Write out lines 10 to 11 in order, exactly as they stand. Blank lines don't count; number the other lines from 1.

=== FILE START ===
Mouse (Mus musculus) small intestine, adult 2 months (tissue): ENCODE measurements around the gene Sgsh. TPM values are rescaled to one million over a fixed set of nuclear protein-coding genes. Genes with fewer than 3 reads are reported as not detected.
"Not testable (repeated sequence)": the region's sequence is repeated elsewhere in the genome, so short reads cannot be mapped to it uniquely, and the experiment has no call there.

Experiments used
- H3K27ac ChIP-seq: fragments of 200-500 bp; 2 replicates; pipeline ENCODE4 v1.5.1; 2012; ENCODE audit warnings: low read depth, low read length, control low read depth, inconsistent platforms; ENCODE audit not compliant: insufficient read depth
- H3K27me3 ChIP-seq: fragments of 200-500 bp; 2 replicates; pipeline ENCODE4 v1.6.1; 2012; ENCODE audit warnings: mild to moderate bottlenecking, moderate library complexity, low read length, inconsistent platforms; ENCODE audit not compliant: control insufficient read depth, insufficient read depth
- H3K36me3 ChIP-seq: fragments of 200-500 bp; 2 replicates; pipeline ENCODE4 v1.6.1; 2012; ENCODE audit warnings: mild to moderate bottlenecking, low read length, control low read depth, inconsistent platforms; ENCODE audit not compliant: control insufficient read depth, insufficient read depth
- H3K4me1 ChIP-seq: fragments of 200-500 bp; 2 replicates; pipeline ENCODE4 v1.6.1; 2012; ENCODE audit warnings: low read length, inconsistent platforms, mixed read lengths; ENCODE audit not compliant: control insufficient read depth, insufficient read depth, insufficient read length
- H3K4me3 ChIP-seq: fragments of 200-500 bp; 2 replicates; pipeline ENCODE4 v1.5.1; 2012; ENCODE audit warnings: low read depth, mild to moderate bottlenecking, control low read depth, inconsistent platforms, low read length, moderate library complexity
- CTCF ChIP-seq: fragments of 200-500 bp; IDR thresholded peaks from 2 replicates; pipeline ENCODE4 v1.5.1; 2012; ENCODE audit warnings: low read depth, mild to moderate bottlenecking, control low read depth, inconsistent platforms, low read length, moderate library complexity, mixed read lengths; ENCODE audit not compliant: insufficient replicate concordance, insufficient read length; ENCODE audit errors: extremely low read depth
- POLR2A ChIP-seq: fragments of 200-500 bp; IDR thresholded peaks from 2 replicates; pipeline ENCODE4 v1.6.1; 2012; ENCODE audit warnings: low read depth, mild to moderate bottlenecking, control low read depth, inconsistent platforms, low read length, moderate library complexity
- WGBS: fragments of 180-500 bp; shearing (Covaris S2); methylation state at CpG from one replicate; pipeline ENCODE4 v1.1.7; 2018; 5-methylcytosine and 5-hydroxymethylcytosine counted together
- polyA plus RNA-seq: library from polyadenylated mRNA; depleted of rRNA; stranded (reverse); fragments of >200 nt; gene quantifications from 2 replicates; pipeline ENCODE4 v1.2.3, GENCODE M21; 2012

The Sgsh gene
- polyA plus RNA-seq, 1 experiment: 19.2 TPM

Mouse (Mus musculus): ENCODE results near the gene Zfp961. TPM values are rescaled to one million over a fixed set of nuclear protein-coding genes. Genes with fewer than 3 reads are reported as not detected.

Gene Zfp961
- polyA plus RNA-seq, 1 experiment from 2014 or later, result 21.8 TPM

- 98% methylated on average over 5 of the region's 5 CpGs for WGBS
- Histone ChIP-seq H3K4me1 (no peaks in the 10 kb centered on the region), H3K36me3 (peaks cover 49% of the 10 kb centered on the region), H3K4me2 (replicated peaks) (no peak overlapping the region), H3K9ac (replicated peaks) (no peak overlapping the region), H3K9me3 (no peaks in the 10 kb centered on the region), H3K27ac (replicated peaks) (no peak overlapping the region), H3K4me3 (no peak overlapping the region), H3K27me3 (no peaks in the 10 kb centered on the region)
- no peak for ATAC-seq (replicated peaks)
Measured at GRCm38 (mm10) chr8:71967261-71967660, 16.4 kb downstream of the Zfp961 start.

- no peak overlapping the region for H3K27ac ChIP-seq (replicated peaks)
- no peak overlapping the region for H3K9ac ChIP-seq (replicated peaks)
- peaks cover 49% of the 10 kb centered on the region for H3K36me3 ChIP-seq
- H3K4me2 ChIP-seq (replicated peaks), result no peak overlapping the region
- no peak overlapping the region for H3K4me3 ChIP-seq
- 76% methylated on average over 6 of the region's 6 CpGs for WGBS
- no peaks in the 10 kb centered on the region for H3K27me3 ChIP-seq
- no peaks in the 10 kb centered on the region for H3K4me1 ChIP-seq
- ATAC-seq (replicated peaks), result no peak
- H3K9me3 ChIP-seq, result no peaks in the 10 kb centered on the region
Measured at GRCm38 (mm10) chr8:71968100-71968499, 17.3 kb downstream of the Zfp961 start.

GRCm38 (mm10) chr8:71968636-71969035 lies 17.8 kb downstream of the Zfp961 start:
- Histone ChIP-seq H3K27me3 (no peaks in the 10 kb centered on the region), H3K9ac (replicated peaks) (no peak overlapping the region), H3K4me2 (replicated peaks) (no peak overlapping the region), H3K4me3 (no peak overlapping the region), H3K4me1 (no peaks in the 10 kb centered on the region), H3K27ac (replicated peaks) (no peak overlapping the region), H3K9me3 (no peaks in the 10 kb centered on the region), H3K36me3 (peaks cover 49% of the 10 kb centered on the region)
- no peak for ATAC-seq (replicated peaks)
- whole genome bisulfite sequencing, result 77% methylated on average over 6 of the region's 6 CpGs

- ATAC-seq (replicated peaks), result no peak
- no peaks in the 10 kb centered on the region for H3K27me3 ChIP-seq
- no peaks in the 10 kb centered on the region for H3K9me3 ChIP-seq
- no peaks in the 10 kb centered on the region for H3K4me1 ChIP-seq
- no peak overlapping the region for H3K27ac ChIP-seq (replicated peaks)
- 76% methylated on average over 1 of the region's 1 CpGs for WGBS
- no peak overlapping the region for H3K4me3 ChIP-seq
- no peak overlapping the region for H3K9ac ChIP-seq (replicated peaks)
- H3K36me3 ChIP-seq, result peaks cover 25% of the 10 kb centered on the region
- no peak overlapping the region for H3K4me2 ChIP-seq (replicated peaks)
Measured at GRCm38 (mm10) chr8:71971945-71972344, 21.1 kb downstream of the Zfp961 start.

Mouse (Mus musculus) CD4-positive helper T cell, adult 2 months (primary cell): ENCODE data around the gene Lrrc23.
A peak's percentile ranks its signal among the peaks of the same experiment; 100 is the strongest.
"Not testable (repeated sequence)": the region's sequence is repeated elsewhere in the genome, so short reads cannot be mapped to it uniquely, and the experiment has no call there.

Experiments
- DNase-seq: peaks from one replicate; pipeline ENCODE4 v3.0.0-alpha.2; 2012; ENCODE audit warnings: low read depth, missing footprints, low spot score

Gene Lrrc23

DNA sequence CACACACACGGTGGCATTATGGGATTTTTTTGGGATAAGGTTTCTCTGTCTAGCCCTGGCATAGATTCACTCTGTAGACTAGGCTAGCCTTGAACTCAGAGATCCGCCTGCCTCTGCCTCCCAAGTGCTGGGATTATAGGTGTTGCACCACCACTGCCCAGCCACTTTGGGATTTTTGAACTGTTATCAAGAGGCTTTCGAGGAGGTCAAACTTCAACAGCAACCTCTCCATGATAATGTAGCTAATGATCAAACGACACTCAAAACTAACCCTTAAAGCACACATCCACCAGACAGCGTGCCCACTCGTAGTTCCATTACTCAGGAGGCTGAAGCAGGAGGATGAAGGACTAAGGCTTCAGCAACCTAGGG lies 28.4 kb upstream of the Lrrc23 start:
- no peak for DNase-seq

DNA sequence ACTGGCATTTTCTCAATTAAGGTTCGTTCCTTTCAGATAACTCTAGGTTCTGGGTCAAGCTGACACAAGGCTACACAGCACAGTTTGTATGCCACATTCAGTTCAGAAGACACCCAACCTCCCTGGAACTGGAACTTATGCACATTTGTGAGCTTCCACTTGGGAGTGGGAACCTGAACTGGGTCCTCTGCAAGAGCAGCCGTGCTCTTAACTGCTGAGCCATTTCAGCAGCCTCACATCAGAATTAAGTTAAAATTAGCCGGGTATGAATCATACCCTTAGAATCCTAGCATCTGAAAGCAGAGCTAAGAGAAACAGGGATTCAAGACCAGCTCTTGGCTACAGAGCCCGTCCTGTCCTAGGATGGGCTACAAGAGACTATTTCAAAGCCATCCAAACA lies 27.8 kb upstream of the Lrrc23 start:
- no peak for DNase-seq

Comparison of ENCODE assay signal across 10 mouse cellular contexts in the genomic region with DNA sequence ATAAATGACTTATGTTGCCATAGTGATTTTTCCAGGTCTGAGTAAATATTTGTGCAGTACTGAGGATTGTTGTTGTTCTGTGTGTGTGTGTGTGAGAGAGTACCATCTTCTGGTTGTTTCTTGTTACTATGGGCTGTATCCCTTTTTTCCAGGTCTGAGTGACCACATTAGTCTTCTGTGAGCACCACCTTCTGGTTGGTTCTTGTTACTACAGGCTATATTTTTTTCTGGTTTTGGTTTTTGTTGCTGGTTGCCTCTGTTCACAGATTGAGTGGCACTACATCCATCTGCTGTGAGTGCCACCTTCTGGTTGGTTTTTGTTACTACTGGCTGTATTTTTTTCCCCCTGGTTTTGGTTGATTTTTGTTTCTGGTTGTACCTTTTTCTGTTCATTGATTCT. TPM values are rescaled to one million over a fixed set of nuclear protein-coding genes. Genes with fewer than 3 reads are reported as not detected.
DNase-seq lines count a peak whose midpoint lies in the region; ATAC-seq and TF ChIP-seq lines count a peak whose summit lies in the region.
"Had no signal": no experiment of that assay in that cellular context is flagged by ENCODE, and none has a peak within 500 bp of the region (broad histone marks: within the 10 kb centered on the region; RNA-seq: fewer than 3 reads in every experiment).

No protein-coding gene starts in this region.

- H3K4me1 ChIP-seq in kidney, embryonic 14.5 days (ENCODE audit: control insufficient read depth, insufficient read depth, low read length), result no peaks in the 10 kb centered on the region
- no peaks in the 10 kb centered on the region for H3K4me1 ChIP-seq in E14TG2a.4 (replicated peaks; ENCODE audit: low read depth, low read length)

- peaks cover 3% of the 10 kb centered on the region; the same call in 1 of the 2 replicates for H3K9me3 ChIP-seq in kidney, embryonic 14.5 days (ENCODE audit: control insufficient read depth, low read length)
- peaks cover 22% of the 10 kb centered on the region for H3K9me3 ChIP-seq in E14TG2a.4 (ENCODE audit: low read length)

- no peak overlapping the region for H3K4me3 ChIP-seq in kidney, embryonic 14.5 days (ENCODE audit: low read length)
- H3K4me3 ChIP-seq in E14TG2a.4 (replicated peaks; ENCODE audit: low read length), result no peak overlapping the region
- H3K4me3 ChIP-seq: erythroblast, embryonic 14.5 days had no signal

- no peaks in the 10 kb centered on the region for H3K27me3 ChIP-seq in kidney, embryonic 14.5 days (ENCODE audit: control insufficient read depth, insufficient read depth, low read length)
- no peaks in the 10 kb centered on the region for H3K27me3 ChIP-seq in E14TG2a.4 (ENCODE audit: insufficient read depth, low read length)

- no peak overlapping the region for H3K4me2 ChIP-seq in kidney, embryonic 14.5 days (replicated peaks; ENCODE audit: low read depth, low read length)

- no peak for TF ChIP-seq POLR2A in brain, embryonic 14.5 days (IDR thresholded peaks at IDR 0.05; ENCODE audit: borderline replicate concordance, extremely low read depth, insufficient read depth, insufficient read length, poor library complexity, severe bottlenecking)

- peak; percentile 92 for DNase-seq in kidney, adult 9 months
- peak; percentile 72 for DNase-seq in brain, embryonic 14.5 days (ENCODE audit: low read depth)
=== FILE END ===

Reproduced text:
- POLR2A ChIP-seq: fragments of 200-500 bp; IDR thresholded peaks from 2 replicates; pipeline ENCODE4 v1.6.1; 2012; ENCODE audit warnings: low read depth, mild to moderate bottlenecking, control low read depth, inconsistent platforms, low read length, moderate library complexity
- WGBS: fragments of 180-500 bp; shearing (Covaris S2); methylation state at CpG from one replicate; pipeline ENCODE4 v1.1.7; 2018; 5-methylcytosine and 5-hydroxymethylcytosine counted together